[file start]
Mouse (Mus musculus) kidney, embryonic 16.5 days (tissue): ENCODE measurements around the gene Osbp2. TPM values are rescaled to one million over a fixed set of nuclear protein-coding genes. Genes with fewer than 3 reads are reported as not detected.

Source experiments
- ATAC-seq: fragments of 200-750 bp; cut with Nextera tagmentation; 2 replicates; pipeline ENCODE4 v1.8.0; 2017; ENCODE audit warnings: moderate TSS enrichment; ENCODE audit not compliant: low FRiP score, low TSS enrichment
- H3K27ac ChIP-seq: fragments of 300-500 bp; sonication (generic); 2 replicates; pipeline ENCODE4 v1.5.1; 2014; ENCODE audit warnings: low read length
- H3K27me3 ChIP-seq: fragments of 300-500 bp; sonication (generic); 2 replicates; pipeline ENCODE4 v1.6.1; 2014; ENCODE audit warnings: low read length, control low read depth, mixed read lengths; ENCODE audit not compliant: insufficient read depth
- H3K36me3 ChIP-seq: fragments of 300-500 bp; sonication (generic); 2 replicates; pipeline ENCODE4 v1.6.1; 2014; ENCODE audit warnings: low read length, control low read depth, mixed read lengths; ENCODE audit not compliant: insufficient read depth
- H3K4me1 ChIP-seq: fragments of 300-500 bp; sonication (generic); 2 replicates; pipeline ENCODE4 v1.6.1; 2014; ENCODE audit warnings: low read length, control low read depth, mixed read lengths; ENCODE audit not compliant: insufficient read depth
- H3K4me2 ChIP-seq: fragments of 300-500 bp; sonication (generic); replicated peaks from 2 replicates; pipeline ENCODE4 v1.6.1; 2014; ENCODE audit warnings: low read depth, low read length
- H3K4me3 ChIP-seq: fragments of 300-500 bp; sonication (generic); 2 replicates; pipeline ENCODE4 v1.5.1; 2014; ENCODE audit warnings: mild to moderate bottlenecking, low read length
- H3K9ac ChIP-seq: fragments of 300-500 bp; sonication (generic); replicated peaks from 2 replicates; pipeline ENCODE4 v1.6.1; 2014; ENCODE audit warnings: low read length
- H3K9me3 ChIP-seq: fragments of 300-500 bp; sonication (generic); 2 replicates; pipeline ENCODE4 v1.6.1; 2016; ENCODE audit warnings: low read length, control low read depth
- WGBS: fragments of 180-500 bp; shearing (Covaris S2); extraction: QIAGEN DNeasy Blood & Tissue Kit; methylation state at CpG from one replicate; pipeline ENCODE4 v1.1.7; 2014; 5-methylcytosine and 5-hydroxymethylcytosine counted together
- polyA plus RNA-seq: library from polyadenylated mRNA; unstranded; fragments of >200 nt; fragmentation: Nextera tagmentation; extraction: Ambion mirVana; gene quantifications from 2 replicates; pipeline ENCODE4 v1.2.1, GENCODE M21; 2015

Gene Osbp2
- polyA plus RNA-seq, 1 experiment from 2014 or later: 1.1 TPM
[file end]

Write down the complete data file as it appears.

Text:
Mouse (Mus musculus) kidney, embryonic 16.5 days (tissue): ENCODE measurements around the gene Osbp2. TPM values are rescaled to one million over a fixed set of nuclear protein-coding genes. Genes with fewer than 3 reads are reported as not detected.

Source experiments
- ATAC-seq: fragments of 200-750 bp; cut with Nextera tagmentation; 2 replicates; pipeline ENCODE4 v1.8.0; 2017; ENCODE audit warnings: moderate TSS enrichment; ENCODE audit not compliant: low FRiP score, low TSS enrichment
- H3K27ac ChIP-seq: fragments of 300-500 bp; sonication (generic); 2 replicates; pipeline ENCODE4 v1.5.1; 2014; ENCODE audit warnings: low read length
- H3K27me3 ChIP-seq: fragments of 300-500 bp; sonication (generic); 2 replicates; pipeline ENCODE4 v1.6.1; 2014; ENCODE audit warnings: low read length, control low read depth, mixed read lengths; ENCODE audit not compliant: insufficient read depth
- H3K36me3 ChIP-seq: fragments of 300-500 bp; sonication (generic); 2 replicates; pipeline ENCODE4 v1.6.1; 2014; ENCODE audit warnings: low read length, control low read depth, mixed read lengths; ENCODE audit not compliant: insufficient read depth
- H3K4me1 ChIP-seq: fragments of 300-500 bp; sonication (generic); 2 replicates; pipeline ENCODE4 v1.6.1; 2014; ENCODE audit warnings: low read length, control low read depth, mixed read lengths; ENCODE audit not compliant: insufficient read depth
- H3K4me2 ChIP-seq: fragments of 300-500 bp; sonication (generic); replicated peaks from 2 replicates; pipeline ENCODE4 v1.6.1; 2014; ENCODE audit warnings: low read depth, low read length
- H3K4me3 ChIP-seq: fragments of 300-500 bp; sonication (generic); 2 replicates; pipeline ENCODE4 v1.5.1; 2014; ENCODE audit warnings: mild to moderate bottlenecking, low read length
- H3K9ac ChIP-seq: fragments of 300-500 bp; sonication (generic); replicated peaks from 2 replicates; pipeline ENCODE4 v1.6.1; 2014; ENCODE audit warnings: low read length
- H3K9me3 ChIP-seq: fragments of 300-500 bp; sonication (generic); 2 replicates; pipeline ENCODE4 v1.6.1; 2016; ENCODE audit warnings: low read length, control low read depth
- WGBS: fragments of 180-500 bp; shearing (Covaris S2); extraction: QIAGEN DNeasy Blood & Tissue Kit; methylation state at CpG from one replicate; pipeline ENCODE4 v1.1.7; 2014; 5-methylcytosine and 5-hydroxymethylcytosine counted together
- polyA plus RNA-seq: library from polyadenylated mRNA; unstranded; fragments of >200 nt; fragmentation: Nextera tagmentation; extraction: Ambion mirVana; gene quantifications from 2 replicates; pipeline ENCODE4 v1.2.1, GENCODE M21; 2015

Gene Osbp2
- polyA plus RNA-seq, 1 experiment from 2014 or later: 1.1 TPM